Writer/Artist: Paul Chadwick
Publisher: Dark Horse Comics
Paul Chadwick's Concrete returns in a deeply meditative exercise in social philosophy. Ever since aliens transplanted his brain into a giant stone golem, Ron Lithgow has enjoyed a unique perspective on human behavior and the forces that compel men to behave as they do. As Concrete, Lithgow ponders humankind's more destructive impulses... and wonders if he might be its savior. If he's going to shape the course of human evolution, Concrete will need money. Luckily, Walter Sageman, the CEO of Punchinello Pizza, wants to throw plenty of cash his way. With Punchinello's position as the third-largest fast food franchise in America, Sageman wants to use his power for the betterment of society by aggressively promoting sterilization as a fashion statement. He's tapped our favorite rocky giant as a spokesman for the campaign. Concrete has long advocated population control, but is Sageman's proposal too radical even for him?
It's been so long since the last book of Concrete that many readers will come to this series without any knowledge of what has gone before. Chadwick gives a very nice, very basic introduction on the inside cover, and indeed this summary proves all that one needs to get a handle on these characters. The form of the narrative, however, may still be a bit imposing. Concrete spends the entire first four pages talking to himself. His ideas are thought-provoking, if perhaps overwrought, but this is still a tough welcome to a long-dormant property. Then again, perhaps this is what all of Marvel's "decompression" has been preparing us for.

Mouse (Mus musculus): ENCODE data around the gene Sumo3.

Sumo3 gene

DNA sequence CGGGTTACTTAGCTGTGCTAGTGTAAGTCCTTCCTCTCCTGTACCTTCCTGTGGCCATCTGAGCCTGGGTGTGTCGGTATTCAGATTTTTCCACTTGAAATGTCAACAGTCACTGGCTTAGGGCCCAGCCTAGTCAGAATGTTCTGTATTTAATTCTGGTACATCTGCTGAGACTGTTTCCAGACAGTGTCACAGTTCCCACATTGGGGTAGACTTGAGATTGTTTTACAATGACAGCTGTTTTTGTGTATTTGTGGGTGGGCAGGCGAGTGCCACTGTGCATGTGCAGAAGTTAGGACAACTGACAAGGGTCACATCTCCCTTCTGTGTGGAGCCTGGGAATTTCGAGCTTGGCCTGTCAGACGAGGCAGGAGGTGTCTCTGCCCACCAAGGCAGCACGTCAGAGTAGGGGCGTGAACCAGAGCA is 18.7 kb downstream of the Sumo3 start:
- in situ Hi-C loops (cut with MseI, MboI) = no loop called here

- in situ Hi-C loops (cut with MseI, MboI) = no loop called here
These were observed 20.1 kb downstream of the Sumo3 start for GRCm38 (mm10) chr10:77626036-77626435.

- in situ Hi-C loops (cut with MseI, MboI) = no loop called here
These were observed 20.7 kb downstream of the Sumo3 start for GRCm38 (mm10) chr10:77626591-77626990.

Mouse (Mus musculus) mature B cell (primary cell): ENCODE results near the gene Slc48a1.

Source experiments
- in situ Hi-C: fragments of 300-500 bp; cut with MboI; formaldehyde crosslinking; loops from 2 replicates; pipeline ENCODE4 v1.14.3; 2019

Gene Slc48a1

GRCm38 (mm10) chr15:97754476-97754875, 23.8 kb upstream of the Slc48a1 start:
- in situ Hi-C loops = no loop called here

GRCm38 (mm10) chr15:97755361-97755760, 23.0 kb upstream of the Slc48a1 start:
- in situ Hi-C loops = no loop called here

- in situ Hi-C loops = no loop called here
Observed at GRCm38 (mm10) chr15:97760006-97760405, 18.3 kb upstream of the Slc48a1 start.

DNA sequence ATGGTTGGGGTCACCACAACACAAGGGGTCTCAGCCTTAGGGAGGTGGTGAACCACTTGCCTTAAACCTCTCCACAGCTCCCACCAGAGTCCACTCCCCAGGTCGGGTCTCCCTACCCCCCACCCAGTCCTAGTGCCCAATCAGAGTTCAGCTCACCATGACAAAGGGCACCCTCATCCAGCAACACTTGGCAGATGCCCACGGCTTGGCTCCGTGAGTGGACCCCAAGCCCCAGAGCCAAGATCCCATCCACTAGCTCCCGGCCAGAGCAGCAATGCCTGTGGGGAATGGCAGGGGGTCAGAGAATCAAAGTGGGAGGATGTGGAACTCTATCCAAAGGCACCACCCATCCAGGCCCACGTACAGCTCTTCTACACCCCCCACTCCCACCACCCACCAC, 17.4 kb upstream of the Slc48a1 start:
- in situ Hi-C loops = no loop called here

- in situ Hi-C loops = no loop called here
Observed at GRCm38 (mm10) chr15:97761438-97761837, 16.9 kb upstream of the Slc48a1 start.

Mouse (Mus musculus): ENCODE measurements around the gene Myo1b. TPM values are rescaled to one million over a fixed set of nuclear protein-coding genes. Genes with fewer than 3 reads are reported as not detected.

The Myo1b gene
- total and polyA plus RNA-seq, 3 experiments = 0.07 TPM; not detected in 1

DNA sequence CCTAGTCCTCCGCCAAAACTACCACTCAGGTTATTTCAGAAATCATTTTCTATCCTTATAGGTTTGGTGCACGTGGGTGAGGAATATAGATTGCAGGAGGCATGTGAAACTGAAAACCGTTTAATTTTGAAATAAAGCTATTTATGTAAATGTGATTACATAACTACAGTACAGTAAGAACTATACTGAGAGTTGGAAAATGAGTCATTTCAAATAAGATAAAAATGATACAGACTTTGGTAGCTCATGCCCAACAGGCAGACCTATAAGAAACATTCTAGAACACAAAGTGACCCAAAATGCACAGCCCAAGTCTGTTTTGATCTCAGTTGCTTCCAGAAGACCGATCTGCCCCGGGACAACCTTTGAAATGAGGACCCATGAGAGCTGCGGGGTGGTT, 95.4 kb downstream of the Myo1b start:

Concrete's supporting cast is wonderfully human, from nearly-betrothed Larry to Tripod the three-legged dog to Brad Pitt and Jennifer Anniston. These characters place Concrete firmly in the world of the artfully mundane. That is, normal people whose lives are quite interestingly thrown into a fantastic story.
Also of note in this series is the choice of social issues Chadwick chooses to examine. He avoids the popular and well-tread causes that largely divide people into two camps and instead jumps to a topic very few people are thinking about. While institutionalized population control has already been implemented in places like China, the means employed have left monstrous consequences to the degree that the rest of the world looks on the entire idea with suspicion. Still, it's a concept worth exploring, considering the fact that human beings are already living beyond the means of our planet, a condition that will only be exasperated as we continue to create new life and find new ways to prolong the lives already in place. The amusing thing is, Sageman's proposal would almost certainly work, although that's not to say it would be without its own set of consequences.
Concrete is best read by those who enjoy big ideas, exploring and debating the merits of choosing one course or the other. Still, there is enough of the down-to-earth soap opera in The Human Dilemma to appeal to readers who might just be looking for a quirky story.
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